In the Pacific Northwest, several cities are considering curtailing the use of natural gas in new and existing buildings, including commercial kitchens, potentially creating a patchwork of ordinances that make operating restaurants difficult. As these municipalities search for new ways to cut carbon emissions, the fate of the gas stove has sparked searing debate between lawmakers, chefs, and restaurant associations.
The National Restaurant Association recently completed a survey and found 94 percent of restaurant owners fear natural gas bans would cause immediate and lasting harm to restaurants by raising costs, resulting in lower-quality food, limiting access to authentic global cuisines and depriving restaurants of reliable energy.
These city-based initiatives to ban gas are ignoring the deep impact on their local restaurant owners and customers. The affordability of natural gas helps restaurants stay in business. Natural gas is projected to be half to one-third the price of other fuels through 2050. Moreover, natural gas ranges tend to have longer shelf lives and lower operating costs than electric ranges, making gas ranges 10 percent to 30 percent more affordable than electric alternatives. In an industry where 60 percent of all businesses close within their first year and still recovering from the economic impacts of the Covid-19 pandemic, those savings can make or break local restaurants.
Restrictions on natural gas-powered appliances have sparked alarm among chefs and restaurant owners alike, who worry any bans on natural gas stoves will fundamentally change the way some cuisines are prepared. Professional chefs and home foodies understand that cooking on a gas stovetop greatly improves performance, citing the precise temperature control that natural gas provides and the ability to heat food on an open flame quickly. These proposed bans undercut cuisines that have relied on open-flame cooking for centuries, including many authentic dishes of East Asian, South Asian and Latin American cuisine.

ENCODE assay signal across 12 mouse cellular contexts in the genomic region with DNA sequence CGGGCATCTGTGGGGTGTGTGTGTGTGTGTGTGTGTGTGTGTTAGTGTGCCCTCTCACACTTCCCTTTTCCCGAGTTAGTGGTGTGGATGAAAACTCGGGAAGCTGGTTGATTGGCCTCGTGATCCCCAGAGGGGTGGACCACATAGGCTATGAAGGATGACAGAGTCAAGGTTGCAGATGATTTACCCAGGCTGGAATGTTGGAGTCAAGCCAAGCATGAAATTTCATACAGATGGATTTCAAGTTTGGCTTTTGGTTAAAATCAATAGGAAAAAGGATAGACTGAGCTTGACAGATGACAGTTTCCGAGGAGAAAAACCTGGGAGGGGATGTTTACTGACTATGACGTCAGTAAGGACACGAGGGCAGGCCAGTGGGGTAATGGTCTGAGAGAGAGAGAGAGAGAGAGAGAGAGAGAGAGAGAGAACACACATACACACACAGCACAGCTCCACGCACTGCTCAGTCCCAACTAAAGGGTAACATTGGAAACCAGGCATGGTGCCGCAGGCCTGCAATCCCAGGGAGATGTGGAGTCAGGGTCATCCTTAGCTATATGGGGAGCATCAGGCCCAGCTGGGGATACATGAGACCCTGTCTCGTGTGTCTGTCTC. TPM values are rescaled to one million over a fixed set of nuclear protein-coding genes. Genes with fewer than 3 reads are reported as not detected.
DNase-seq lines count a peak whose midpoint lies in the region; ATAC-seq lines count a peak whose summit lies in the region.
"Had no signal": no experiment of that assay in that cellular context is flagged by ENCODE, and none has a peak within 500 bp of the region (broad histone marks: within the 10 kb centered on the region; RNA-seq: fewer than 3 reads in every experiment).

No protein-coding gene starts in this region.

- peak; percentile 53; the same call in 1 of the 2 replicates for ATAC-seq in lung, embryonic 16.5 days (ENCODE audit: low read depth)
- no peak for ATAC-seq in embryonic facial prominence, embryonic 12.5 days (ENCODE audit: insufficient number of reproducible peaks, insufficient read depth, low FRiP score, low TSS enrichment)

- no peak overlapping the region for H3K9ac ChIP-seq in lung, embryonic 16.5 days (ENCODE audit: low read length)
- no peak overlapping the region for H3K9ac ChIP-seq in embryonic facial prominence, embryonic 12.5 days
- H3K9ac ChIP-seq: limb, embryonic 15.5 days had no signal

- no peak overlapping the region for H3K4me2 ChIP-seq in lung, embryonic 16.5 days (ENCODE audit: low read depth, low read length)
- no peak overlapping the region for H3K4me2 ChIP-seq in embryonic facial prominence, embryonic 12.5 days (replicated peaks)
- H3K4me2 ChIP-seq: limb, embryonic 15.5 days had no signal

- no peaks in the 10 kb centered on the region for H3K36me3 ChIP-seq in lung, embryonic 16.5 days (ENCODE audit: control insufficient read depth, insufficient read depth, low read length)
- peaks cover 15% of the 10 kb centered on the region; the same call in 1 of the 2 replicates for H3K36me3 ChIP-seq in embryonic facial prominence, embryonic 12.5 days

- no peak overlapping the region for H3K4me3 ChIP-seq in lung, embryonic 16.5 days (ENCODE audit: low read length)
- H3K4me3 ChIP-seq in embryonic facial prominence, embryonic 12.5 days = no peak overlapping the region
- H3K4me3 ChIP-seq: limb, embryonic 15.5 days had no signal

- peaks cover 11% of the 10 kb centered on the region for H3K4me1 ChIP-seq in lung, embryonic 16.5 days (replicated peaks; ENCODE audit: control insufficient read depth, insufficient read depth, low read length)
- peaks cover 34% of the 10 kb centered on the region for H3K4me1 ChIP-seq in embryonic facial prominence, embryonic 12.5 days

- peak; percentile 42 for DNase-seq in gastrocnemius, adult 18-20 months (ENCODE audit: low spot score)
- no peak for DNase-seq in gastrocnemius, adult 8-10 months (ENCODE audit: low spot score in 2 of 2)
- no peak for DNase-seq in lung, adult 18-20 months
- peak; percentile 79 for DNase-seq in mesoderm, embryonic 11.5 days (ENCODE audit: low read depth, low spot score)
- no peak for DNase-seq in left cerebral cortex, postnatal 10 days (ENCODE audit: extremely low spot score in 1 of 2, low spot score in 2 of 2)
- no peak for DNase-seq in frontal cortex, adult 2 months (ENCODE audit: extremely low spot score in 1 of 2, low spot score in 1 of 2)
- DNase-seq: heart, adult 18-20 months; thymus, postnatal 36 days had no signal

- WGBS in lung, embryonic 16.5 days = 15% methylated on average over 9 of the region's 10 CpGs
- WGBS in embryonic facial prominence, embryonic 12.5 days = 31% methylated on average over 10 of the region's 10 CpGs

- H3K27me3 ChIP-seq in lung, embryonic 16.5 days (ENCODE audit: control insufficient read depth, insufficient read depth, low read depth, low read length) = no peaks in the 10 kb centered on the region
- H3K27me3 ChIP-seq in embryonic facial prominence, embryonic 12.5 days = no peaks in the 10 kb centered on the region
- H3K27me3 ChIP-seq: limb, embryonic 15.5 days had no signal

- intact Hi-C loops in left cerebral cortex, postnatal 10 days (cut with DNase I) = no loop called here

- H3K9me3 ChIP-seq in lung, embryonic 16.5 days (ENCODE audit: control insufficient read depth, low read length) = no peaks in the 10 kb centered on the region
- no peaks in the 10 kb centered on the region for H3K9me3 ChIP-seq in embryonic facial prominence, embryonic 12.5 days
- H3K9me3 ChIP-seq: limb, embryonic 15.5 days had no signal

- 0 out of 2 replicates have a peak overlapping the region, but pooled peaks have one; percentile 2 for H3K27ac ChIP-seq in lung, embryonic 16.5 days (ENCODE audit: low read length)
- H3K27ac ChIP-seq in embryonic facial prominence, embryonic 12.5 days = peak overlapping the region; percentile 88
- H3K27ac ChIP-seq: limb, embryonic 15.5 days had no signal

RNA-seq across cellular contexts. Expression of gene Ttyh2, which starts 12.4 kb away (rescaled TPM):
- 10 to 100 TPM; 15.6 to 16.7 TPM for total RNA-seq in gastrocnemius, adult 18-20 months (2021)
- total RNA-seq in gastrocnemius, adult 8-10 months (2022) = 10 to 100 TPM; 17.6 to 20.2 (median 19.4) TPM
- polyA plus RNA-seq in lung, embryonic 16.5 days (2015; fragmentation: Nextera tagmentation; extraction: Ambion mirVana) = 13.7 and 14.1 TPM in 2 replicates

We’ve all experienced electrical outages in our homes during storms or on other occasions when lines go down or transformers fail, which is a huge inconvenience, but for restaurant owners, it is devastating. All-electric restaurants would be prevented from serving their customers for hours or days at a time. Underground pipelines are highly resilient. Even after extreme weather events like wildfires or winter storms, many restaurants can continue or quickly resume their normal operations, serving their customers (who may not have a gas stove at home during a power outage) and fueling their business at the same time.
The freedom to choose how we cook is important to American households and vital to American restaurants, the vast majority of which are locally-owned and rely on smart policies to ensure their businesses can thrive.